Protect the Partrick Wetlands
and our Community

Test the Soil and Protect the Aquifer and the Residents

May 22, 2003

Members of the Westport Planning and Zoning Commission:

Iím writing to express my deep concern for future residents and neighbors of the new development being planned on the Partrick Wetlands and to express my opposition for any development on the site.

Of course, Iím deeply concerned that buildings and infrastructure will destroy or damage the wetlands, disturb wildlife and take away another chunk of green space in Westport.

But Iím even more disturbed that construction on the site might release contaminants, including arsenic, into the aquifer, wetlands, and well water of Westport residents. It is my understanding that a gravel mine existed on the site for years and that arsenic is one of the by-products of the mine present on the site.

I urge you to demand that the Connecticut Department of Environmental Protection perform extensive testing of the soil, ground water and wetlands before you approve development on this site.

The Safe Drinking Water Act requires the EPA to revise the existing 50 parts per billion (ppb) standard for arsenic in drinking water. On January 22, 2001 the EPA adopted a new standard and public water systems must comply with the 10 ppb standard beginning January 23, 2006.

10 parts per billion is an infinitesimal amount of arsenic.

The EPA is setting the new arsenic standard for drinking water at 10 ppb to protect consumers against the effects of long-term, chronic exposure to arsenic in drinking water.

Studies have linked long-term exposure to arsenic in drinking water to cancer of the bladder, lungs, skin, kidney, nasal passages, liver, and prostate. Non-cancer effects of ingesting arsenic include cardiovascular, pulmonary, immunological, neurological, and endocrine (e.g., diabetes) effects. Short-term exposure to high doses of arsenic can cause other adverse health effects.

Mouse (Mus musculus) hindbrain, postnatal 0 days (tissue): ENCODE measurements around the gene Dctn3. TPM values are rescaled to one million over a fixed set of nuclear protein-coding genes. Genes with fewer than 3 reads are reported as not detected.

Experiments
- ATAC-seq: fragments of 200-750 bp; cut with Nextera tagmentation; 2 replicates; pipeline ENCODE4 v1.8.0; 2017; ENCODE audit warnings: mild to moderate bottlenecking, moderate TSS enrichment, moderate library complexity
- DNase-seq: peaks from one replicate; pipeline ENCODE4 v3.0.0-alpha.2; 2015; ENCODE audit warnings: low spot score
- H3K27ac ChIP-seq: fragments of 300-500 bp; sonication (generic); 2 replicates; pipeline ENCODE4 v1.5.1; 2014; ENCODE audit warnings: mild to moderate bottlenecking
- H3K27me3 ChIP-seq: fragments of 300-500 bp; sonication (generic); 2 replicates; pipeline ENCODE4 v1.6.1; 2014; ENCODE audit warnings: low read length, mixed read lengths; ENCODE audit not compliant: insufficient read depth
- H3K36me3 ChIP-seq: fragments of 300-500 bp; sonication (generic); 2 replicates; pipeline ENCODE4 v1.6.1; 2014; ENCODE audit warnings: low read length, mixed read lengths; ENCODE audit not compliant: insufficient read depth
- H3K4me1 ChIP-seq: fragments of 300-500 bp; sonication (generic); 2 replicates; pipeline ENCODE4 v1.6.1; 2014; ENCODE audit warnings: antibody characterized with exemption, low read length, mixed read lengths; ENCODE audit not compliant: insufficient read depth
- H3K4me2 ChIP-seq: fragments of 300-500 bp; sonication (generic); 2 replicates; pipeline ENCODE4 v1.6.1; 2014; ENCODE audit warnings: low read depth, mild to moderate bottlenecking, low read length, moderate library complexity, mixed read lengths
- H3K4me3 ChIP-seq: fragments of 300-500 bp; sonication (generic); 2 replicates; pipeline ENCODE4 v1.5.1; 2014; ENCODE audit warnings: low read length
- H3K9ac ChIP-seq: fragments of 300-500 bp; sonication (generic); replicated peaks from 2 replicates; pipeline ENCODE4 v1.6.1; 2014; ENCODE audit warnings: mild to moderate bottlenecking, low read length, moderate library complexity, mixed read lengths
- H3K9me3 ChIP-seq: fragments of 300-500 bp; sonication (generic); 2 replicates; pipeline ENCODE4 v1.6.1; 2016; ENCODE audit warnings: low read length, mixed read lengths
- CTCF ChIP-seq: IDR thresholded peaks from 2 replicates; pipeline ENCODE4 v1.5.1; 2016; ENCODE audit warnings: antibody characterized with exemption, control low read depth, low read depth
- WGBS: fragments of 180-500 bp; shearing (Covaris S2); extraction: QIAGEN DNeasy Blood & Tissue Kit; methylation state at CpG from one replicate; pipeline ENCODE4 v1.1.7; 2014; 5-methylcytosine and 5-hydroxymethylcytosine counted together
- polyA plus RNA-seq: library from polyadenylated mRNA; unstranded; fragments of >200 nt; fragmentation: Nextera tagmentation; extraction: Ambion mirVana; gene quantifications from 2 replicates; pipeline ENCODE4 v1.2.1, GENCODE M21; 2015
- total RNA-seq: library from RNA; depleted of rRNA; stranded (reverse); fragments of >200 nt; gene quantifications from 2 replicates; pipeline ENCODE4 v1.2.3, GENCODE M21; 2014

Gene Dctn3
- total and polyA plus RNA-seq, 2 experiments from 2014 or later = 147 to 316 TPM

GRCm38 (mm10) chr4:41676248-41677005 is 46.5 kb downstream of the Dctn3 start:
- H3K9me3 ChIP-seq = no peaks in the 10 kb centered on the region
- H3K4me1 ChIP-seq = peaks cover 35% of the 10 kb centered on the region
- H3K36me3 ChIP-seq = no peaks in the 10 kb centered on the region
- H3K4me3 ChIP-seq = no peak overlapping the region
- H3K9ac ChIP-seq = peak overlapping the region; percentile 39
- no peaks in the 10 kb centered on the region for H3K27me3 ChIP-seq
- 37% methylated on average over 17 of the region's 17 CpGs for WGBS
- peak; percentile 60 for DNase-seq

Higher levels of arsenic tend to be found more in ground water sources than in surface water sources (i.e., lakes and rivers) of drinking water.

Arsenic occurs naturally in rocks and soil, water, air, and plants and animals. It can be further released into the environment through natural activities such as volcanic action, erosion of rocks, and forest fires, or through human actions.

Human actions like the development that is about to occur on the Partrick Wetlands.

I donít know if any of you are scientists Ė Iím not. Simple common sense tells me that there is a need for objective scientific opinion on what consequences might occur if contaminated soil is disturbed on that site.

But you do know now what arsenic is, what damage it can do to us, and that it might be found at the Partrick Wetlands. Before you determine that this development is a good thing for the people of Westport you need to be sure that building on the site will not cause harm to any current or future resident of Westport.

Information creates awareness. With awareness comes responsibility. It is your responsibility to fully comply with the spirit and intent of federal law. It is your human duty to behave in a moral and compassionate manner.

You each need to ask yourself a question: How will I feel if a family gets sick or a child dies when I could have prevented it?


Patricia Taylor